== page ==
Quantitative 1H-magnetic resonance spectroscopy of human brain: Influence of composition and parameterization of the basis set in linear combination model-fitting

Hofmann, Lucie; Slotboom, Johannes; Jung, Bruno; Maloca, Peter; Boesch, Christoph Hans; Kreis, Roland (2002). Quantitative 1H-magnetic resonance spectroscopy of human brain: Influence of composition and parameterization of the basis set in linear combination model-fitting. Magnetic resonance in medicine, 48(3), pp. 440-453. Wiley-Liss 10.1002/mrm.10246

[img] Text
10246_ftp.pdf - Published Version
Restricted to registered users only
Available under License Publisher holds Copyright.

Download (218kB) | Request a copy

Localized short-echo-time (1)H-MR spectra of human brain contain contributions of many low-molecular-weight metabolites and baseline contributions of macromolecules. Two approaches to model such spectra are compared and the data acquisition sequence, optimized for reproducibility, is presented. Modeling relies on prior knowledge constraints and linear combination of metabolite spectra. Investigated was what can be gained by basis parameterization, i.e., description of basis spectra as sums of parametric lineshapes. Effects of basis composition and addition of experimentally measured macromolecular baselines were investigated also. Both fitting methods yielded quantitatively similar values, model deviations, error estimates, and reproducibility in the evaluation of 64 spectra of human gray and white matter from 40 subjects. Major advantages of parameterized basis functions are the possibilities to evaluate fitting parameters separately, to treat subgroup spectra as independent moieties, and to incorporate deviations from straightforward metabolite models. It was found that most of the 22 basis metabolites used may provide meaningful data when comparing patient cohorts. In individual spectra, sums of closely related metabolites are often more meaningful. Inclusion of a macromolecular basis component leads to relatively small, but significantly different tissue content for most metabolites. It provides a means to quantitate baseline contributions that may contain crucial clinical information.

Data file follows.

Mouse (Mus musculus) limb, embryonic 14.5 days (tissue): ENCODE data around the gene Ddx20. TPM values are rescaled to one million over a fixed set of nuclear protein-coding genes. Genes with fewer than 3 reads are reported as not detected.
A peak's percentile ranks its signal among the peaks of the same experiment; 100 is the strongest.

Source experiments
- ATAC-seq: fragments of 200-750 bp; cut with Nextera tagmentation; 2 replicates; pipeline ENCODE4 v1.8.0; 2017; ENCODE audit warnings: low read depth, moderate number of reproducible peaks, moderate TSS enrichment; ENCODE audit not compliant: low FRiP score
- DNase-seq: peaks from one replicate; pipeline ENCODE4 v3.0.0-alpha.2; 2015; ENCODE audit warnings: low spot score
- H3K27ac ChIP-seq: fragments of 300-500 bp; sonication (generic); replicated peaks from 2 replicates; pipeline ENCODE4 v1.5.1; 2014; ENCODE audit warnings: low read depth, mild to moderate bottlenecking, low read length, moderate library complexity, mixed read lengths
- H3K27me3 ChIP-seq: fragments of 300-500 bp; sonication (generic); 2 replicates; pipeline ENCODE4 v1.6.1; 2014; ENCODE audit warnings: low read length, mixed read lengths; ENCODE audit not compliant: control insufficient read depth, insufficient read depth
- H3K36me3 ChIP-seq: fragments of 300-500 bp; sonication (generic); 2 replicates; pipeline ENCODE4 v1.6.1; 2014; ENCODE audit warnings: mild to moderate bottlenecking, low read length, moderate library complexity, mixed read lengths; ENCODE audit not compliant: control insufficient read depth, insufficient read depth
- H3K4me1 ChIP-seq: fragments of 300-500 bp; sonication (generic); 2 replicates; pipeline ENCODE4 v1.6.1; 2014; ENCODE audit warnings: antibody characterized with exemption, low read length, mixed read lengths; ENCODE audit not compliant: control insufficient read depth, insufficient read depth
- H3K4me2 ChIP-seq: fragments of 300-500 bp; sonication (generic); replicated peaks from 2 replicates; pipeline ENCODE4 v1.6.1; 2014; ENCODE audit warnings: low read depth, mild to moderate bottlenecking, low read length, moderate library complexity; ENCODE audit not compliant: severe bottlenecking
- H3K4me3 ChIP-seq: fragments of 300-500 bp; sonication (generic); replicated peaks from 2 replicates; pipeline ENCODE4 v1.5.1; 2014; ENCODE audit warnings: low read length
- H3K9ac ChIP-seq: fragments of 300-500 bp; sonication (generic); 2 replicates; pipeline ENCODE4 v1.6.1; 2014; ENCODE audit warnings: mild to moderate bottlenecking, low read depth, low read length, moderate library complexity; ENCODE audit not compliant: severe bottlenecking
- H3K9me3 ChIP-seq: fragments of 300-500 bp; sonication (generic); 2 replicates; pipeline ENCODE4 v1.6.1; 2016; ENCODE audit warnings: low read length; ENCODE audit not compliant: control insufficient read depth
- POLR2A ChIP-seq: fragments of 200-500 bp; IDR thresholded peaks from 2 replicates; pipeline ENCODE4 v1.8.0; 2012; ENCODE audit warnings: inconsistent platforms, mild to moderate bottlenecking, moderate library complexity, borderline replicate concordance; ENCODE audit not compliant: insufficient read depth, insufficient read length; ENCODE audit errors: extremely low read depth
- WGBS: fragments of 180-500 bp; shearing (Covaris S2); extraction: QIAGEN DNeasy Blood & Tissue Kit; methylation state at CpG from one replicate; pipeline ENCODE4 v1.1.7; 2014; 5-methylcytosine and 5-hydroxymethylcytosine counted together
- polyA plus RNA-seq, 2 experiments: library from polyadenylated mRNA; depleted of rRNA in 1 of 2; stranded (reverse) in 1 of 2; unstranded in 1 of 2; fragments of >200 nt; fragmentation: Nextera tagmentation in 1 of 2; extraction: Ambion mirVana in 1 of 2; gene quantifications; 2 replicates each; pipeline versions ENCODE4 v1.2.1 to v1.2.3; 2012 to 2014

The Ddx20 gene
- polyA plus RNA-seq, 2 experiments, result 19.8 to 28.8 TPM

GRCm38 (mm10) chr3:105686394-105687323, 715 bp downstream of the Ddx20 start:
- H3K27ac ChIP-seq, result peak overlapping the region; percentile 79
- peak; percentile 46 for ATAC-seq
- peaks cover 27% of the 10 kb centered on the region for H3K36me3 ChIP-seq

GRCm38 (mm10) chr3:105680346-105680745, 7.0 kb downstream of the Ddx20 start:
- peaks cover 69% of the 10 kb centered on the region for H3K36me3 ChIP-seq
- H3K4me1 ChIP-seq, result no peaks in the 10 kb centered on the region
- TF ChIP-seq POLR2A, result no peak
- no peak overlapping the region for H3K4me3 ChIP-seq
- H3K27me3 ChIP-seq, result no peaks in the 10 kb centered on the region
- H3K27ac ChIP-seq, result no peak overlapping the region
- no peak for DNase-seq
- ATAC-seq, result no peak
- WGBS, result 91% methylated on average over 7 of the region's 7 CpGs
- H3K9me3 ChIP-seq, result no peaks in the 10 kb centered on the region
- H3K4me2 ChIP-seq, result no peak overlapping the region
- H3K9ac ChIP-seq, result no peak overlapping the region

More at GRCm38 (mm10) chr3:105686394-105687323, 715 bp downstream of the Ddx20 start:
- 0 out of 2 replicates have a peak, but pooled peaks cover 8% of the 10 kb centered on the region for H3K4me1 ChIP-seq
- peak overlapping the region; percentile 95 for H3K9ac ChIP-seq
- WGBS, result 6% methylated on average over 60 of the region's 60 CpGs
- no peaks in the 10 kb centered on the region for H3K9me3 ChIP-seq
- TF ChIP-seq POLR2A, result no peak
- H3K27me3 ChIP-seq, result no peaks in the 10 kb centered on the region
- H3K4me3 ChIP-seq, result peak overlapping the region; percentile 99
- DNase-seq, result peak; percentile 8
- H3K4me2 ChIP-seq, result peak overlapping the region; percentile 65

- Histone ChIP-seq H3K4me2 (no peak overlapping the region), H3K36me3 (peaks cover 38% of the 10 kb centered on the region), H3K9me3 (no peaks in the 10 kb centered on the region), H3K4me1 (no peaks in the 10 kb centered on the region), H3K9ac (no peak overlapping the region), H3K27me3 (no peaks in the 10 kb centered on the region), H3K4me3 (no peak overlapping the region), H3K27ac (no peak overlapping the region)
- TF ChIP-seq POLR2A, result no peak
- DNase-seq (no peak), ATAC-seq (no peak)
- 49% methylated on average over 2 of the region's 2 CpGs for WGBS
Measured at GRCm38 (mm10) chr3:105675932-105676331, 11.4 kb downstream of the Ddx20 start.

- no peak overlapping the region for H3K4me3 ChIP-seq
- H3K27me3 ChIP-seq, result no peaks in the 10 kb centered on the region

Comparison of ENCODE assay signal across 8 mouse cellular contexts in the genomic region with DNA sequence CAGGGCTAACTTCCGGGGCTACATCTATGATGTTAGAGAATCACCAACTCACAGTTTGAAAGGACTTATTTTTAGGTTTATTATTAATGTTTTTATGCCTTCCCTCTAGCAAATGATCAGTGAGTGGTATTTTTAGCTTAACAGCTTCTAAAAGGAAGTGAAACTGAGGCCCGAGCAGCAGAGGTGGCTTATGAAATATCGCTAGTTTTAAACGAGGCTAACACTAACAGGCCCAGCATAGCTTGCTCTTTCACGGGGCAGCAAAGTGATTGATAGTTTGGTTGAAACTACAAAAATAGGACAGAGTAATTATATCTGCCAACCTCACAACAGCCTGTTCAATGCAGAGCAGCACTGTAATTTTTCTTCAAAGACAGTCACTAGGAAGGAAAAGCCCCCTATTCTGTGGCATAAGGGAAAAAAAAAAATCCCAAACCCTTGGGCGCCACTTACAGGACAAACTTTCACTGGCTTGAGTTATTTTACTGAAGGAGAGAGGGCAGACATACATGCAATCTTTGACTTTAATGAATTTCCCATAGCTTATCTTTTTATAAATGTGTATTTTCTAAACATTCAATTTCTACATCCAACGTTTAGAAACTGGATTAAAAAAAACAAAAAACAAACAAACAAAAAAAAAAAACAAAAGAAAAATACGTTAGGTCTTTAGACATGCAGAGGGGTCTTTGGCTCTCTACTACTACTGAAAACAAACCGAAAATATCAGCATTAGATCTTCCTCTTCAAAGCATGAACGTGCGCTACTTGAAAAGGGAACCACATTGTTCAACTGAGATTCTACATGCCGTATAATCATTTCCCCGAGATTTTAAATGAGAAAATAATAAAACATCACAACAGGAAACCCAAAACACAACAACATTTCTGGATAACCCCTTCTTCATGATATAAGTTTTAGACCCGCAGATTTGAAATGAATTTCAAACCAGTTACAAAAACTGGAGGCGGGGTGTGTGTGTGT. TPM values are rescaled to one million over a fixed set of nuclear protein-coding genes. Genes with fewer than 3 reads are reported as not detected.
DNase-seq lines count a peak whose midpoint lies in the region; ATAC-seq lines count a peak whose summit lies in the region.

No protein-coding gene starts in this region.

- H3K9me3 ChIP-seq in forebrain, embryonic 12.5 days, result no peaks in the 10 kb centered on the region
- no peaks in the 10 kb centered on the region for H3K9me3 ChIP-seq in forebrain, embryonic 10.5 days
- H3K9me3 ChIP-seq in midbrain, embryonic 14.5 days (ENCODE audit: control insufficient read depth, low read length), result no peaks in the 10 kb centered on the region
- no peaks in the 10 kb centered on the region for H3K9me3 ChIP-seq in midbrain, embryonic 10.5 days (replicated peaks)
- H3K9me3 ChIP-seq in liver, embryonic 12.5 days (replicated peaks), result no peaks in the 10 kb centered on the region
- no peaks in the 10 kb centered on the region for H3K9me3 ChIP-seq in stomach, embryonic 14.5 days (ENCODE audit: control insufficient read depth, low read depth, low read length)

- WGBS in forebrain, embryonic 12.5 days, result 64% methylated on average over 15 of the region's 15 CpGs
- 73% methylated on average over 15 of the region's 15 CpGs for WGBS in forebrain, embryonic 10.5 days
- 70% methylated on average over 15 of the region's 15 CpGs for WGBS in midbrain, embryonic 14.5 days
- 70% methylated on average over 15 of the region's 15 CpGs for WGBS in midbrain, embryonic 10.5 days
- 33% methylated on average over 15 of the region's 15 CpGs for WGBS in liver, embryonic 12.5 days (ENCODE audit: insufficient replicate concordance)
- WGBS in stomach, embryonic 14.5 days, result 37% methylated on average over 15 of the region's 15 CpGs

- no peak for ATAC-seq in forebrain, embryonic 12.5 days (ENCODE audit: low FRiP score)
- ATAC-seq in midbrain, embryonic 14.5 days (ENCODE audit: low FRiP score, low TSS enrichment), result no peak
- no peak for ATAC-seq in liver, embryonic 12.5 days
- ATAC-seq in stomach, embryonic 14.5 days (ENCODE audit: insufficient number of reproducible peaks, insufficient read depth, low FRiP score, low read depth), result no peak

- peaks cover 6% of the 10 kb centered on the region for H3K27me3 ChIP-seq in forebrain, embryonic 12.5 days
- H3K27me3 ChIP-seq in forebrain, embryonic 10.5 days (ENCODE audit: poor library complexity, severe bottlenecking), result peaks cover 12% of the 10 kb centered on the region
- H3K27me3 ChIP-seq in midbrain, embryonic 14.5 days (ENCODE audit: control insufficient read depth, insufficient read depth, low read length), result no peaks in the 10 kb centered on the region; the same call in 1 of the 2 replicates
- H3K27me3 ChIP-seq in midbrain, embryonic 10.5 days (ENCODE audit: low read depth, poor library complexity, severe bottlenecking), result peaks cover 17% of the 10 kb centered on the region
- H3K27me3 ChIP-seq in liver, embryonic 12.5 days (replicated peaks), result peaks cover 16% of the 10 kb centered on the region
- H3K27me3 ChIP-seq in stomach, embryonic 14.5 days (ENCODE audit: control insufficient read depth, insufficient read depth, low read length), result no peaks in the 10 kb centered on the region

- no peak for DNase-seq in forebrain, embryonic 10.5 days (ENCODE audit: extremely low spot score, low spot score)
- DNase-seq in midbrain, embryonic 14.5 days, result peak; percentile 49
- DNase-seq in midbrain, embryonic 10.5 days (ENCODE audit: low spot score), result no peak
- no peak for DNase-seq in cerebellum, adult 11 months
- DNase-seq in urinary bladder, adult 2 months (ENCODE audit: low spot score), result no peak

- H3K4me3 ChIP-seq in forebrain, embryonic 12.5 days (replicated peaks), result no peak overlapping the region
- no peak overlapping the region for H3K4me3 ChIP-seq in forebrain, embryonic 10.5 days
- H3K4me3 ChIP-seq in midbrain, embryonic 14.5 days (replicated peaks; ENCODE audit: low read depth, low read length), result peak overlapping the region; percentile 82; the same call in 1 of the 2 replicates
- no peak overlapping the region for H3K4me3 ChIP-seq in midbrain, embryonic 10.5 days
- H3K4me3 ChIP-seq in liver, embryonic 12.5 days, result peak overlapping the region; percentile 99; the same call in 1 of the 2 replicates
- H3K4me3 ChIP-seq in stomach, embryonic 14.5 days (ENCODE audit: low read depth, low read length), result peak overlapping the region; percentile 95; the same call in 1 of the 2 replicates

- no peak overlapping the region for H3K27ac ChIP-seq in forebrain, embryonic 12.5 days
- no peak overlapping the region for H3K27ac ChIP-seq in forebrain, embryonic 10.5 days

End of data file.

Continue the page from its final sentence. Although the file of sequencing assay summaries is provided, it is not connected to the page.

Item Type:

Journal Article (Original Article)

Division/Institute:

04 Faculty of Medicine > Department of Radiology, Neuroradiology and Nuclear Medicine (DRNN) > Institute of Diagnostic, Interventional and Paediatric Radiology > DCR Magnetic Resonance Spectroscopy and Methodology (AMSM)
04 Faculty of Medicine > Department of Radiology, Neuroradiology and Nuclear Medicine (DRNN) > Institute of Diagnostic and Interventional Neuroradiology
04 Faculty of Medicine > Department of Dermatology, Urology, Rheumatology, Nephrology, Osteoporosis (DURN) > Clinic of Nephrology and Hypertension

UniBE Contributor:

Hofmann, Lucie; Slotboom, Johannes; Boesch, Christoph Hans and Kreis, Roland

Subjects:

600 Technology > 610 Medicine & health

ISSN:

0740-3194

Publisher:

Wiley-Liss

Language:

English

Submitter:

Christoph Hans Boesch

Date Deposited:

18 Mar 2014 15:27

Last Modified:

28 Dec 2014 10:22

Publisher DOI:

10.1002/mrm.10246

PubMed ID:

12210908

BORIS DOI:

10.7892/boris.43981

URI:

https://boris.unibe.ch/id/eprint/43981

Actions (login required)

Edit item Edit item
Provide Feedback